|Children||Miss Missouri Amber Seyer|
|Parents||Joe Zito, Roberta Zito|
|Siblings||Sally Zito, Bonnie Zito|
|Nicknames||barry_zito , Barry William Zito|
|Awards||All-Star (2002, 2003, 2006), World Series champion (2012), AL Cy Young Award (2002), ML Hutch Award, ML Lou Gehrig Memorial Award (2012)|
|Nominations||AL wins leader (2002), Sporting News AL Pitcher of the Year (2002), First-Team College All-American (1999), Triple-A All-Star (2000)|
|1||Signed a 7 year, 126 million dollar contract to pitch for the San Francisco Giants Baseball Club through the 2007-2013 seasons. [December 2006]|
|2||Cousin of Conor Duffy and Padraic Duffy.|
|3||Founded "Strikeouts For Troops" in 2005, a national program designed to help wounded military and their families. Strikeouts For Troops provides funds to help to make the recovery time for an injured solider a little easier and also assists with travel and housing expenses for their families.|
|4||When playing baseball, he throws and bats left. But he's actually right-handed, which he uses for eating, playing the guitar and anything that requires dexterity.|
|5||Made his Major League Baseball debut on July 22, 2000.|
|6||He has appeared as a wooden soldier in the Oakland Ballet's performance of "The Nutcracker". He also did voice over for the animated film Liberty's Kids: Est. 1776 (2002).|
|7||As part of a team ritual for rookies, he was forced to wear a wedding dress. He admitted later he kind of liked it.|
|8||Once dated Susie Mora, a member of Mexico's Women's World Cup Squad.|
|9||When on the road, he always has his fuchsia satin pillow and stuffed animals to sleep with.|
|10||Given the choice, says he would prefer to play the guitar like Jimi Hendrix than pitch a perfect game. He has a mini-recording studio in his bedroom, and takes music lessons in the off-season.|
|11||Is a self taught guitar player, and sometimes plays along with his sister's band, "The Sally Zito Project".|
|12||Won the Cy Young Award in 2002 with a 23-5 record and a 2.75 era.|
|13||His uncle is actor Patrick Duffy. Patrick is married to Barry's mother's sister.|
|1||Everyone focuses on the earthly state, but how cool might death be? I believe in spiritual rebirth, and I can't wait to experience that.|
|2||There's something to be said about the 'dumb jock' -- his intelligence doesn't get in the way. I think I'm more aware, so I fight more battles.|
|3||I view my pitching on how confident I was out there, period. And if I lose that confidence, I can become a prisoner of my own mind.|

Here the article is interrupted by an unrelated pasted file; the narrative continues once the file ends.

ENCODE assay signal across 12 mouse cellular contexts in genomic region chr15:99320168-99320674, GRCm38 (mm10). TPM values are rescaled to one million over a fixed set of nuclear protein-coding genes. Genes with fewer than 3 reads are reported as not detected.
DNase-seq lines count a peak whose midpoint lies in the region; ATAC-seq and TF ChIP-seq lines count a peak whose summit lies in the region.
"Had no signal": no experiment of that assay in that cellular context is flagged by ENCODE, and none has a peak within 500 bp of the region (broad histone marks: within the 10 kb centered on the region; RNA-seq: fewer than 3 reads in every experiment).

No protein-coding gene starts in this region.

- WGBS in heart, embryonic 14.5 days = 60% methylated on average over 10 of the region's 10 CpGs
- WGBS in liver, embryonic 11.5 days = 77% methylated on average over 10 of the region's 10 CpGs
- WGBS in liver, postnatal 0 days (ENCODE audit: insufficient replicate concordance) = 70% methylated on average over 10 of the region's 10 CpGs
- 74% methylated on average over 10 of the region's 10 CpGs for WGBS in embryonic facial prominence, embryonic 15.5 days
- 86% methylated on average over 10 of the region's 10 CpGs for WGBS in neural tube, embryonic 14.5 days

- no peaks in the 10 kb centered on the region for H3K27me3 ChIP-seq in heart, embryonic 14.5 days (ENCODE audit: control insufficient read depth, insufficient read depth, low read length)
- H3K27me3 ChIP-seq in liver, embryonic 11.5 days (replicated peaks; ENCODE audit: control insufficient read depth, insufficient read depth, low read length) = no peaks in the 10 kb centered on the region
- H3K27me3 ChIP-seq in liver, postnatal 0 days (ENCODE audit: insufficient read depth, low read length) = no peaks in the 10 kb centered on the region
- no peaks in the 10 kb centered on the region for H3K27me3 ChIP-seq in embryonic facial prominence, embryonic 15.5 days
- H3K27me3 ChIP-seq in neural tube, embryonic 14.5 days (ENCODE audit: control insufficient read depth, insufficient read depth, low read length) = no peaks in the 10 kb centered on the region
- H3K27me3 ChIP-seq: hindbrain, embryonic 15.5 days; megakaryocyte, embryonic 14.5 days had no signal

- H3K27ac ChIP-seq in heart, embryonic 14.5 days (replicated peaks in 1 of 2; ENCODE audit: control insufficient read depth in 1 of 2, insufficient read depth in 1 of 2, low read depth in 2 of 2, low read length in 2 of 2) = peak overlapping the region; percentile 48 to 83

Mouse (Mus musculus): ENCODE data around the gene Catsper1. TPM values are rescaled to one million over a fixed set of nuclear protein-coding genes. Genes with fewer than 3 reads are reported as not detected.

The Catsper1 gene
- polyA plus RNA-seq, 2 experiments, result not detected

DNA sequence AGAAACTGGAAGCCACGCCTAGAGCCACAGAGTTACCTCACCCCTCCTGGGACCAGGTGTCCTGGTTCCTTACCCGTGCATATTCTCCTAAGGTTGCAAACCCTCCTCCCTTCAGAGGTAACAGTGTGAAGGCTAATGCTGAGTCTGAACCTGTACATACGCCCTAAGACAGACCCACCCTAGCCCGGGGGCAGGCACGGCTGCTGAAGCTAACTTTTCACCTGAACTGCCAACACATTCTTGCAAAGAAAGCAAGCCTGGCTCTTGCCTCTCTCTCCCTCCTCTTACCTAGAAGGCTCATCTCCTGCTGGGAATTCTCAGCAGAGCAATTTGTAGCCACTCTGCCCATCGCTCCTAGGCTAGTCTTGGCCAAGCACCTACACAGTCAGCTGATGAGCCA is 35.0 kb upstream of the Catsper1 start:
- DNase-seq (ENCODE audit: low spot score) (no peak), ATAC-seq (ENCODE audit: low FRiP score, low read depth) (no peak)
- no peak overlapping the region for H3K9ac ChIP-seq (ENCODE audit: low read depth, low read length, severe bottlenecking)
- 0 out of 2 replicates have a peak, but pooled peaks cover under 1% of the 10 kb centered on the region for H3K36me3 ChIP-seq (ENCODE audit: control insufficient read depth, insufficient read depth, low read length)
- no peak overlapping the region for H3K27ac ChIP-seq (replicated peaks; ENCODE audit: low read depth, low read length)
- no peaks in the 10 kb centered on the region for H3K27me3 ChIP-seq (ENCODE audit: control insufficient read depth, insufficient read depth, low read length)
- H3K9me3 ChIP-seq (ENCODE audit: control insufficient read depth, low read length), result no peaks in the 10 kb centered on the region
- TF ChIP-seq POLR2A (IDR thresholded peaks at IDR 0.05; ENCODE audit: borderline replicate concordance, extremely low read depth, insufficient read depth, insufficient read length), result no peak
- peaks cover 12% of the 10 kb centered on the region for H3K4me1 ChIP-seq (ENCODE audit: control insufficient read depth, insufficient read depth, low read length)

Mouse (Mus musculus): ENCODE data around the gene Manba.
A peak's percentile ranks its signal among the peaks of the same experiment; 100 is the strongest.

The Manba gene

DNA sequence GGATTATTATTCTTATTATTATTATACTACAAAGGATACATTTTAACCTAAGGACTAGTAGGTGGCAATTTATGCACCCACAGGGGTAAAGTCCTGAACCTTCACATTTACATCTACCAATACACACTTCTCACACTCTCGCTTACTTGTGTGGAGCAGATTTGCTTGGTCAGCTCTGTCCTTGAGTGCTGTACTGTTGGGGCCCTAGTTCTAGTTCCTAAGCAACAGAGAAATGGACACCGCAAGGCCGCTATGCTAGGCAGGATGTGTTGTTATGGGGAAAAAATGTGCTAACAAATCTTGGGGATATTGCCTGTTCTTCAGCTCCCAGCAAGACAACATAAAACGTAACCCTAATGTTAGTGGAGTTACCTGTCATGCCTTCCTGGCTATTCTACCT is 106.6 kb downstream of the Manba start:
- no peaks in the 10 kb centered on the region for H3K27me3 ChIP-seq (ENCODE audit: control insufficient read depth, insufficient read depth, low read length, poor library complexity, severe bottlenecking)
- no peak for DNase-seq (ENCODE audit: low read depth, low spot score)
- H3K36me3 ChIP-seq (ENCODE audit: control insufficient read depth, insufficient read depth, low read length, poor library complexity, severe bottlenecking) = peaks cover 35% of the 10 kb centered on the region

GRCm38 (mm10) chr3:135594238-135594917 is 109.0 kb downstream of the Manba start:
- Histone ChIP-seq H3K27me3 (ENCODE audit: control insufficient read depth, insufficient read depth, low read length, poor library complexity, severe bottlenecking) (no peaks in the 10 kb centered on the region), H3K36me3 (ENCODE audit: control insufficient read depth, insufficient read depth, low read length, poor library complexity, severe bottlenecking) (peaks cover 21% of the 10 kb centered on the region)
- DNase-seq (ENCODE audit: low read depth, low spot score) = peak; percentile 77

|4||There's a part of me that wants to go streak and run outside and jump around and go swim in the ocean and do everything. The other part of me wants to bear down and repeat this kind of performance next year and in the years to come.|
|5||I refuse to be molded into some stereotypical ballplayer that has no interests, really, no life, no depth, no intelligence.|
|6||I can relate to anyone. I can hang out with stoners, skaters, surfers, stockbrokers, lawyers, athletes, rappers. I feel I can hang out with any group of people and find common ground to talk with them.|
|The Franchise: A Season with the San Francisco Giants||2011||TV Series documentary original music - 9 episodes|
|JAG||2003||TV Series||P. O. Crawford|
|Liberty's Kids: Est. 1776||2002||TV Series|
|A Thousand Words||2012/I||writer: "Butterflies"|
|The Mask You Live In||2015||Documentary special thanks|
|The 2012 American Country Awards||2012||TV Special||Himself - Audience Member|
|The Tonight Show with Jay Leno||2012||TV Series||Himself|
|2012 World Series||2012||TV Mini-Series||Himself - San Francisco Giants Pitcher|
|Sunday Night Baseball||2002-2012||TV Series||Himself - Oakland Athletics Pitcher / Himself - San Francisco Giants Pitcher|
|Prime 9||2010||TV Series||Himself|
|Last Call with Carson Daly||2007||TV Series||Himself|
|Quite Frankly with Stephen A. Smith||2006||TV Series||Himself|
|2006 American League Championship Series||2006||TV Series||Himself - Oakland Athletics Pitcher|
|2006 MLB All-Star Game||2006||TV Special||Himself|
|Field of Dreams: Passing Along the Pastime||2004||Video documentary short||Himself|
|The Chris Isaak Show||2004||TV Series||Himself|
|Super Secret Movie Rules||2004||TV Series documentary||Himself|
|Late Show with David Letterman||2003||TV Series||Himself|
|2003 MLB All-Star Game||2003||TV Special||Himself - AL Pitcher: Oakland Athletics|
|The Best Damn Sports Show Period||2003||TV Series||Himself|
|The Late Late Show with Craig Kilborn||2002||TV Series||Himself|
|2002 MLB All-Star Game||2002||TV Special||Himself - AL Pitcher: Oakland Athletics|
|Prime 9||2011||TV Series||Himself|
|Rome Is Burning||2007-2009||TV Series||Himself|